Anju Bobby George marks positive changes in Indian athletics
One of the legends of Indian athletics, Anju Bobby George, believes that sports in India have come a long way since the time she used to compete.
Speaking during an Instagram Live session hosted by Sportskeeda, the bronze medallist at the 2003 World Athletics Championships said that athletes today have it easy when it comes to availing facilities and getting access to top-quality training and infrastructure relative to the time she was an active athlete.
“It’s a natural thing. But then every aspect of life has seen a change from the time I used to compete to the one we live in,” she said.
“But during the 2000s, we barely had any exposure to the international circuit or proper infrastructure to train. Even for the smallest of the needs, we had to struggle a lot. Be it upgrading our knowledge; it was not as easy as it is today. Things were very slow.”
Stressing on the change in the government’s outlook towards sports, the national record holder in long jump said that the Centre today understands and treats athletes like assets to the country. And all that one had to do is work on the craft and perform when it matters.
“Even when it comes to government support, it’s easily available today. Today, you have the government reaching out to you. If you are a good talent, the government is willing to take you under its wings and support your career,” she said.
Eye on the future
Spotting and nurturing talent at the grassroots level is another area that Anju Bobby George believed that India has been focusing on in the past few years.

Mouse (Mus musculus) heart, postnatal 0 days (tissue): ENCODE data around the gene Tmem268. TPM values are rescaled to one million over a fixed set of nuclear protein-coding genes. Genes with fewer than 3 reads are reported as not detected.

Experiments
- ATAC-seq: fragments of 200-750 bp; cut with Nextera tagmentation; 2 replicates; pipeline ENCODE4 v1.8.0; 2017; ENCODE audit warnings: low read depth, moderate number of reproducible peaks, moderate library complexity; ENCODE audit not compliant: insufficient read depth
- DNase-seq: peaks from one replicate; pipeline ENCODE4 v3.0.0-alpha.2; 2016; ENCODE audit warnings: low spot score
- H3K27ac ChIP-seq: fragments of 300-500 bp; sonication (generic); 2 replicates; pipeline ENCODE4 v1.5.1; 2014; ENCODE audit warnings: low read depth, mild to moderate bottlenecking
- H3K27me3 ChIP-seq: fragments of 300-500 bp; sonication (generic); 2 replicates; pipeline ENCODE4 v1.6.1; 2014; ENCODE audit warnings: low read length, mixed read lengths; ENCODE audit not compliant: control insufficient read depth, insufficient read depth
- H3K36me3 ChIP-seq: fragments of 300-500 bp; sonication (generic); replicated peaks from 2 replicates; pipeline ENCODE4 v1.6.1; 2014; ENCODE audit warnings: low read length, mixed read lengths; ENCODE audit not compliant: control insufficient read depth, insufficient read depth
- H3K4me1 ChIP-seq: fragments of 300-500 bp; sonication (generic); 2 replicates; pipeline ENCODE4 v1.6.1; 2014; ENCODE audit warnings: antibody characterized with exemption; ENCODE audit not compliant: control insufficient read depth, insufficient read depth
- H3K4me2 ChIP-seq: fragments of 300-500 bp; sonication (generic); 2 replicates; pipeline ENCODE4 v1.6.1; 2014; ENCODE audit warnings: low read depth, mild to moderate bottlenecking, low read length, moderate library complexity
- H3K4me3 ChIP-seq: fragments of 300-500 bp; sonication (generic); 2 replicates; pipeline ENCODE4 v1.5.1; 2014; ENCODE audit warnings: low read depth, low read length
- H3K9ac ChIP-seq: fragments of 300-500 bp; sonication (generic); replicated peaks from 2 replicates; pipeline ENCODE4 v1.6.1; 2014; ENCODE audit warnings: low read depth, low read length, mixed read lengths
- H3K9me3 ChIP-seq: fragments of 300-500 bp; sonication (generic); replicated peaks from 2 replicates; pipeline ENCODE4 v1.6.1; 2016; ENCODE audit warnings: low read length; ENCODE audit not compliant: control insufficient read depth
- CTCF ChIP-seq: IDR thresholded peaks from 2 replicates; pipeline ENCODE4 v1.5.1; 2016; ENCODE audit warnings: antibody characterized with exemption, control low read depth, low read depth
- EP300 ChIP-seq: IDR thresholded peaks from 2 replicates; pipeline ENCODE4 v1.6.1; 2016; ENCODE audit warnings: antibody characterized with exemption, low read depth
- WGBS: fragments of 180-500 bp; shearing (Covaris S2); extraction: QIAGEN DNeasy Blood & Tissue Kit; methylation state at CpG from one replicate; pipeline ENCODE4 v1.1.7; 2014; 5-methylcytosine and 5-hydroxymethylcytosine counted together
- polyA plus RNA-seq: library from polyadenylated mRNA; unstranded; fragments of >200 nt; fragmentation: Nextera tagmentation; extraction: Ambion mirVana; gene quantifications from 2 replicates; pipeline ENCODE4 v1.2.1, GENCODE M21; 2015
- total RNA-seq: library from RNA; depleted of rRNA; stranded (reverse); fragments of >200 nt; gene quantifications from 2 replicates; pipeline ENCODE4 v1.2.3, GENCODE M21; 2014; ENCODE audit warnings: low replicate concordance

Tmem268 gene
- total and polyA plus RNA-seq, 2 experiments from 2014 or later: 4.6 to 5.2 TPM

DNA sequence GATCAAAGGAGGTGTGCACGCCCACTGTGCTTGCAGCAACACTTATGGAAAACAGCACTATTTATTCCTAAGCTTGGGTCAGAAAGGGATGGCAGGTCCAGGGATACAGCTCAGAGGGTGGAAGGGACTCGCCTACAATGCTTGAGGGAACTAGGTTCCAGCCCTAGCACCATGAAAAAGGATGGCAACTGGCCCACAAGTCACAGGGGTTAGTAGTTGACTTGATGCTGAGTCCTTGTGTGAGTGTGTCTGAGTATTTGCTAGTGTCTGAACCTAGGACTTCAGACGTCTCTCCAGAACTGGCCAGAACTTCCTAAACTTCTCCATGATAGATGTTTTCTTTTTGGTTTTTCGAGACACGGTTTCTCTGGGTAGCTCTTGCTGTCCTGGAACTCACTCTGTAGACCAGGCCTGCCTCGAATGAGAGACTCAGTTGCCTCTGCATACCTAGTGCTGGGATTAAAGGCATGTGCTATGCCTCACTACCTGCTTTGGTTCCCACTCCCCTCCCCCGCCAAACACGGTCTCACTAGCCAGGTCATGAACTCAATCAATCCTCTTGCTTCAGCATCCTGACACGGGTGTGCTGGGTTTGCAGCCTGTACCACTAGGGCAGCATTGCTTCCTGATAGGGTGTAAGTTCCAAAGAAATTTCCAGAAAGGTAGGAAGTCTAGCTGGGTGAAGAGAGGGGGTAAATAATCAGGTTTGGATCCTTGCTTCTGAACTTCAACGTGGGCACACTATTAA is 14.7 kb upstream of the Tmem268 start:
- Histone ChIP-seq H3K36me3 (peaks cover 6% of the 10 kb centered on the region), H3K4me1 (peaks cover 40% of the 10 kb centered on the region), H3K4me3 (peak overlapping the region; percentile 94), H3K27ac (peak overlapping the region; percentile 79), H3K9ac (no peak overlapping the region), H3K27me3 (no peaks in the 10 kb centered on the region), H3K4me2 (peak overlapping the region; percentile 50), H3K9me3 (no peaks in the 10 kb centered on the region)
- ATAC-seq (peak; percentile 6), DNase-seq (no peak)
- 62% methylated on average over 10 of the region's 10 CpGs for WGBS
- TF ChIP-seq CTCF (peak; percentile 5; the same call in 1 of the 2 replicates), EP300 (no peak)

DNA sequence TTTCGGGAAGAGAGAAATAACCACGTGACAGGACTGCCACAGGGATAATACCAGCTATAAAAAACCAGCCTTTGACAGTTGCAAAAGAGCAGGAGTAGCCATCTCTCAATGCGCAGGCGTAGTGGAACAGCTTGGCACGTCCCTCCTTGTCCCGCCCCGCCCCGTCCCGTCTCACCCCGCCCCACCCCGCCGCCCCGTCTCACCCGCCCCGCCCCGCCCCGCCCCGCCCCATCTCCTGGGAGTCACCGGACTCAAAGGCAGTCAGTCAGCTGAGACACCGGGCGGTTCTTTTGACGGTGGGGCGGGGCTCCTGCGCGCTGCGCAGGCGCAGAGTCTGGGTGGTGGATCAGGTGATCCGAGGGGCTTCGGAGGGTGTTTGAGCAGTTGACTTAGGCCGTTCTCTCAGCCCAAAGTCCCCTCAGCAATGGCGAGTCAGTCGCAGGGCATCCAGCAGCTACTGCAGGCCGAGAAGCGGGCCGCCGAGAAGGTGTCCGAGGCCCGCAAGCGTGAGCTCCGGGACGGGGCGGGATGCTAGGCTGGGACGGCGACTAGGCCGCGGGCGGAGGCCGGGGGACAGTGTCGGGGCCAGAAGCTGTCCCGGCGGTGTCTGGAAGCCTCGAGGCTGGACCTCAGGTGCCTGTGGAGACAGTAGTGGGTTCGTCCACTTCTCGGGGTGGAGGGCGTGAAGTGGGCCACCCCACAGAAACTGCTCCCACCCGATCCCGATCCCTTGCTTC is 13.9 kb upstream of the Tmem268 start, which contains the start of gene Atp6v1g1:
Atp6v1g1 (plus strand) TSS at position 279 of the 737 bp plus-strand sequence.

Initiatives like Khelo India Youth Games and the National inter-district Junior Athletics meet, has seen the authorities spot talent at a young age and nurture it from thereon. However, she admitted that the results of this won’t be immediate.
“Actually, at the lowest level, talent is equal. We don’t see much of a difference when compared to an athletics powerhouse,” said the 43-year-old.
“The difference comes when we get to the training and other things that make an athlete. In other countries, talent scouting happens in a systematic way. That’s something we have lacked in India. But it’s changing now.
“Moreover, we are also educating the coaches. At the grassroots level, that’s one of the key aspects. You need to know how to work with a kid who’s coming into the sport.”
But despite such concentrated efforts, the Indian athletics great reckoned that it wouldn’t be wise to hope to see an Indian standing on the podium of a major event anytime soon.
“If you look at it, our junior team is doing really well. We have Neeraj (Chopra) who’s a junior world record holder. And then there’s Hima (Das) who’s a junior world champion. But there’s a big difference between the junior and senior level,” she said.
“If they are to do well, you need to provide them with that much training, support, coaching and confidence. Every aspect that goes into the making of an athlete shouldn’t be better, but the best. Then we can think of an Olympic medal or a Worlds medal,” she asserted.